Blog 1: Tensions Between Distant and Close Reading in Penumbra

At stake in Robin Sloan’s Mr. Penumbra’s 24-Hour Bookstore (2012) is the answer to the (digital) age-old question of who has it right, the distant or the close readers? Champions of exclusively one side or the other, however, find that the truth, or at least Penumbra’s, is “like kissing your sister,” in that both distant and close readers have their uses in the contemporary treatment of information. Penumbra makes this clear with two major events: first, Clay inserts the data from a logbook, compiled by Google, into his data visualization programme, which allows him to solve what he comes to know as the “Founder’s Puzzle” (94-95). Second, once Clay understands more of the Unbroken Spine and Google fails to crack the code of the Founder’s (Manutius) codex vitae with all their resources, he tracks down the original Gerritszoon punches, which is the typeset of the codex vitae and, with the aid of his favourite novelist and former member of the Unbroken Spine Clark Moffat’s audiobook, finds that the code was in the typography all along (265-266). Penumbra’s plot thus revolves around a first act of distant reading, then finds resolution in an act of close reading, showing the value of both methods.

While these two events are central to the novel, other, subtler examples also reflect the tensions at work between close and distant reading. Clay represents the medium between both, for instance, but other characters stand in stark contrast to one another. Penumbra is evidently representative of the open-minded scholar, receptive to Clay’s use of technology to distant-read the pattern in the Founder’s Puzzle, while Corvina is the lone scholar, refusing to rely on any other methods but the close reading of the texts. The two women in Clay’s life, Kat and Ashley, also follow the rules of this tensional relationship. Kat, the Googler and data visualization specialist, is the ultimate champion of distant reading methods, while Ashley, the rock-climber, is deeply appreciative of details and thus promoter of close reading. Characters in Penumbra, therefore, also embody these two methodologies of reading.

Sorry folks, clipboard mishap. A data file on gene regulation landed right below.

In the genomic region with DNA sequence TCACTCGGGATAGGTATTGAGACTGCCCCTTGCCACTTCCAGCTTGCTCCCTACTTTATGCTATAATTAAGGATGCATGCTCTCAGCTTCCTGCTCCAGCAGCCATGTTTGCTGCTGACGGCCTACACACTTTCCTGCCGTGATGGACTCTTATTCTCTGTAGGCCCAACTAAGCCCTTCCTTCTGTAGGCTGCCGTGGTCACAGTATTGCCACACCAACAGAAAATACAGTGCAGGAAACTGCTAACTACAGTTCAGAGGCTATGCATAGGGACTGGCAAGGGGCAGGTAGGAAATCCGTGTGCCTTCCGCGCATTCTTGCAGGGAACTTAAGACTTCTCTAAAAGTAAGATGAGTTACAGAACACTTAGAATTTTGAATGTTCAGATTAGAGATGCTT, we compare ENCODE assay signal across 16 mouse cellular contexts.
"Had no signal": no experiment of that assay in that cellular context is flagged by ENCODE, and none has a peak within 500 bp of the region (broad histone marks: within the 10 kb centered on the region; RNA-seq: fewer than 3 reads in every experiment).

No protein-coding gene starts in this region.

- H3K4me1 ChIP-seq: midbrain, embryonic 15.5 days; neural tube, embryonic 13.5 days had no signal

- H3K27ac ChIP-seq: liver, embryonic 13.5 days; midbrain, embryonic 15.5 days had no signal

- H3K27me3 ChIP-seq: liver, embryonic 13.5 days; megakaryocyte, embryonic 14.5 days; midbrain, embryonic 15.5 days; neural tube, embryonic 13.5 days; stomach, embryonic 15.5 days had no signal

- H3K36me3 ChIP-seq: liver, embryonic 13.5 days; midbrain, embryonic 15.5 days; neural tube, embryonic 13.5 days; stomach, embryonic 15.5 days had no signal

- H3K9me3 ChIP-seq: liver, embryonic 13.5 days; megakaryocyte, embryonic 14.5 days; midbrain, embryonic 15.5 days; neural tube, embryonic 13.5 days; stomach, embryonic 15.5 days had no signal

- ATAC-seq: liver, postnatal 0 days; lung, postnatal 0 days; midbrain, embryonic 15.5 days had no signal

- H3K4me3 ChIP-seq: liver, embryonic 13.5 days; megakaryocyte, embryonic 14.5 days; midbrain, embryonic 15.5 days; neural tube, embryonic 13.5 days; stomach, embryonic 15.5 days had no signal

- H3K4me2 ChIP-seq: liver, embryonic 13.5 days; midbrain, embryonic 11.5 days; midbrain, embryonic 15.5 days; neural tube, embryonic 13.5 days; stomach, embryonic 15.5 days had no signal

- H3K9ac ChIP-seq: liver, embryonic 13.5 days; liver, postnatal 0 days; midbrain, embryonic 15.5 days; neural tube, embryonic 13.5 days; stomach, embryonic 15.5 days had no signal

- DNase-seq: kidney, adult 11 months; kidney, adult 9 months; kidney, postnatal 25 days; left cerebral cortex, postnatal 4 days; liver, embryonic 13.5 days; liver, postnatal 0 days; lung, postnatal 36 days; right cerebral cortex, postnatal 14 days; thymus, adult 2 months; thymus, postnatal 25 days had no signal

Finally, even space in Sloan’s novel reflects the tensions between distant and close reading with respect to the two major cities featured in Penumbra: San Francisco and New York. As Clay puts it, San Francisco is “a good place for walks if your legs are strong” (6). The city, with its hills and vistas, gives the impression of a vast space with a unique landscape. In other words, a space to look upon within the context of distant reading. When Clay finds himself in New York with Kat and Neel, however, readers notice the difference in space, as Neel points out to Kate that she “[does not] have enough memory” (128) at Google to model New York. The city simply has too many details for a distant read: it needs to be examined closely, or by a close reading. The fact that Corvina is established in New York while Penumbra is established in San Francisco is thus not coincidental. Even space suggests a tension between distant and close reading. The significant events in Penumbra, as well as characters and even space, among other elements, undoubtedly, promote at once distant and close reading. If Clay’s success offers any insight, it is that fruitfulness is found in harmony between both methodologies. Perhaps, then, that scholars should cut Moretti some slack.

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